Moe Diab Debates SWU Operative Philippe Assouline

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Author: Annie Robbins

An explosive debate took place between Palestinian-American human rights activist,  writer, and Middle East analyst Moe Diab and StandWithUs pro-Israel advocate Philippe Assouline on the set of One America News (OAN) Network’s “On Point with Tomi Lahren”.

Diab had appeared twice previously on “On Point”. According to Tomi Lahren, viewer response to Diab flooded in; “it was phenomenal..they love him.”  After those airings, I had contacted Diab and asked him to give me a heads up if he was going to be interviewed on the show again. And at the time, someone contacted the station’s headquarters and requested Philippe Assouline appear on the show for a debate with Diab. In past interviews Assouline, a Canadian-Israeli citizen and student of international relations and “political psychology” at UCLA, has demonstrated a willingness to use a confrontational approach (see video below) as well as unsupported accusations (“emotionally manipulative slander” ). Understandably Diab had reservations. But nothing prepared him for the explosive scene that happened on the set that day. I’d heard from Diab after the interview how Assouline had aggressively freaked out and become hostile during the commercial break, not something we planned on reporting in our coverage of the interview since we knew it wouldn’t be included in the station’s final production. That is, until we reached out to the producers and received a statement from Lahren that included her perceptions of the tensions on the set between Diab and Assouline: “the dialogue became so heated that both of my producers had to come out on the floor to help mediate. Philippe was upset… Philippe was intense. He was angry.”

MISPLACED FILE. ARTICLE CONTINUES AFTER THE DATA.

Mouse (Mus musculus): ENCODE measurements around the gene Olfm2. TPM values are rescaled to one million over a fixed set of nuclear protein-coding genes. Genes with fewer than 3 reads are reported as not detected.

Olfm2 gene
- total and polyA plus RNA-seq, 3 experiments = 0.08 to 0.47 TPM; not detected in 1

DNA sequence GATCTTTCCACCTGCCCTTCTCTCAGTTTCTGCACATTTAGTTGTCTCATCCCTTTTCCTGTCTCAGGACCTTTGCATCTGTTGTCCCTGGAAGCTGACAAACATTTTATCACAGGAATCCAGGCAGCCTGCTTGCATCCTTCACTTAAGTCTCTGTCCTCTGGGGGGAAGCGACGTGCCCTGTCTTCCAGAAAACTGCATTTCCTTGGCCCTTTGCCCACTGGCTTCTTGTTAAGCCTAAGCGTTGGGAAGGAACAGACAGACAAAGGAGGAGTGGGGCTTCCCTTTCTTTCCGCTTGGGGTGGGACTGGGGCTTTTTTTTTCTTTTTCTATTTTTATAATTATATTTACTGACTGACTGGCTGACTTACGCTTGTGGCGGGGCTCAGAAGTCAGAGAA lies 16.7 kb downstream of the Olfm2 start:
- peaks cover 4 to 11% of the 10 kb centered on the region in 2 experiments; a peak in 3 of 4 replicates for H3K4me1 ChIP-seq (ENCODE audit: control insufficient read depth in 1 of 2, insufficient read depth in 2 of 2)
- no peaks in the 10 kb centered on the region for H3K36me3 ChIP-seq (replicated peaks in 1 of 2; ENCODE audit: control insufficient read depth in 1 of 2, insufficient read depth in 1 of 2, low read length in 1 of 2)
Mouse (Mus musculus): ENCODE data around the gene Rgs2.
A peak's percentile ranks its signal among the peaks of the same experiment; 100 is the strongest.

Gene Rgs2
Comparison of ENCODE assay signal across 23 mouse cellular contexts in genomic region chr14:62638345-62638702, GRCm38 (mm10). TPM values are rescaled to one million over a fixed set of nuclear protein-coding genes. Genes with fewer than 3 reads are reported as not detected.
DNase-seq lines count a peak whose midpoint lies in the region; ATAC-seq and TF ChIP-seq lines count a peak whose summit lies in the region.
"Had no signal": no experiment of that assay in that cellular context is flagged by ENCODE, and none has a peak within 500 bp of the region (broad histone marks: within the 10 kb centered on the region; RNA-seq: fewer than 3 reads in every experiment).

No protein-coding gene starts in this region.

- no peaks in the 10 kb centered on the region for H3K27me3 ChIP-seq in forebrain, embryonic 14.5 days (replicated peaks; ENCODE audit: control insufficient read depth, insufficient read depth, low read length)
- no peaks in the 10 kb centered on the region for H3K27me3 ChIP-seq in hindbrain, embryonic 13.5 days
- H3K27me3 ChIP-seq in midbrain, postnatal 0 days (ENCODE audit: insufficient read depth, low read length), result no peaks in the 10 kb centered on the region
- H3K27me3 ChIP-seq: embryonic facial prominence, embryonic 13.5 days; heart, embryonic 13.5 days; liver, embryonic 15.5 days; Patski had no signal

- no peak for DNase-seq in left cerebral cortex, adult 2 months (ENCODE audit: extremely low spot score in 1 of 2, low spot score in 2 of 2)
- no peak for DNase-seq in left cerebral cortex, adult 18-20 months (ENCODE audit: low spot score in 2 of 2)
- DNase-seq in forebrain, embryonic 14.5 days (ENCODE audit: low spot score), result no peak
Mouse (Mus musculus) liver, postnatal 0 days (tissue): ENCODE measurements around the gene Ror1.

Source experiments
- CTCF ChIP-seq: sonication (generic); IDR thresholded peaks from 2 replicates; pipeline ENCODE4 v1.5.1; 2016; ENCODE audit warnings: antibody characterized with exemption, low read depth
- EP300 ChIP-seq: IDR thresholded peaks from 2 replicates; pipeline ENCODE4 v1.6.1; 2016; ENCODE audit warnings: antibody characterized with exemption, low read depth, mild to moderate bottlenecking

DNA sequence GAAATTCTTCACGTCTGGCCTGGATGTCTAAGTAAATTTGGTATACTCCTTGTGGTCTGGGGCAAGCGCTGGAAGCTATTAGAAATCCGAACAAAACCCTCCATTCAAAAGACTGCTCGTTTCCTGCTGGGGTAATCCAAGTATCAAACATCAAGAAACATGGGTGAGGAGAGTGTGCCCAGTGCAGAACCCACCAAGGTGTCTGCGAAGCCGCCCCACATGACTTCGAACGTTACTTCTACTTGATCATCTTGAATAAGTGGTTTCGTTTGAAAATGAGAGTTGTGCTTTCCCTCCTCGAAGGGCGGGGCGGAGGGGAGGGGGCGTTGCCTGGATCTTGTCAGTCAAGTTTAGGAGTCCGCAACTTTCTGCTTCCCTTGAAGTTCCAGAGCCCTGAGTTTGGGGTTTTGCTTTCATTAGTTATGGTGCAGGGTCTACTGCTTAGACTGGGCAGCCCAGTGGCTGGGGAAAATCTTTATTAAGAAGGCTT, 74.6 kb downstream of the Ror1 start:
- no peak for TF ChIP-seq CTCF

OnPoint executive producer, Bri Youtsey told me that it got so heated during the commercial break that she walked onto the set and “threatened to cancel the second segment if the conversation didn’t stay respectful.”

Lahren had set down rules for the interview days in advance, one of which was “No name calling”, but Assouline played by his own rules. Youstey also told us she informed “both Moe and Philippe” before the debate began that she “made it clear any personal attacks would be unacceptable.”

After a brief introduction Lahren lobbed her first question at Assouline, about Israel’s largest land grab in 30 years, announced that day, the plan to seize 1000 acres outside of Bethlehem. (The land belongs to five Palestinian villages: Jab‘a, Surif, Wadi Fukin, Husan and Nahalin) He asserted the acreage was “an area of vacant land the state declared as state land” and that the government’s motive was to offset Palestinian engagement with the U.N. This is a well worn talking point accusing Palestinians of “unilaterally” going to the UN– a misnomer because the very act of seeking recognition before a world body (by vote), whether it’s the General Assembly or the Security Council or the courts is the opposite of unilateral. Unilateral is annexing Jerusalem on your lonesome, which is against international law. Israel acts unilaterally all the time, but anyone who follows hasbara for any length of time knows pro-Israel strategists apply an Orwellian tactic of flipping reality with their talking points while grabbing their opponents’ soundbite. Assouline is proficient in this arena but Diab threw in a few unexpected curve balls. After Diab referenced Israel as an ethnic nationalist state versus the US as a civic national state Assouline went ballistic. Plus he insisted Diab’s reference to the recent supreme court ruling, which denies Israeli nationality (the verdict “decried clearly and unambiguously that there is not and cannot be one nationality for all Israeli citizens.”[1] ) was a lie. And Israel’s tiered citizenship status? Denial. He also accused Diab of calling him a racist (didn’t happen).

More on Assouline’s style later, read this revealing statement from OAN OnPoint host Tomi Lahren about the interview, obtained by Mondoweiss:

 As the host of “On Point with Tomi Lahren,” it is my job and my duty to provide an even platform for discussion. The conflict in Gaza had to be addressed and quickly. Other talk shows were covering the situation but none of them seemed to be too concerned with presenting both sides of the debate. Fox News was decidedly pro-Israel. Other major networks would show the plight of Palestinians but were shying away from solutions. It seemed that emotional appeal and sensationalism was the “be all and end all” of news coverage.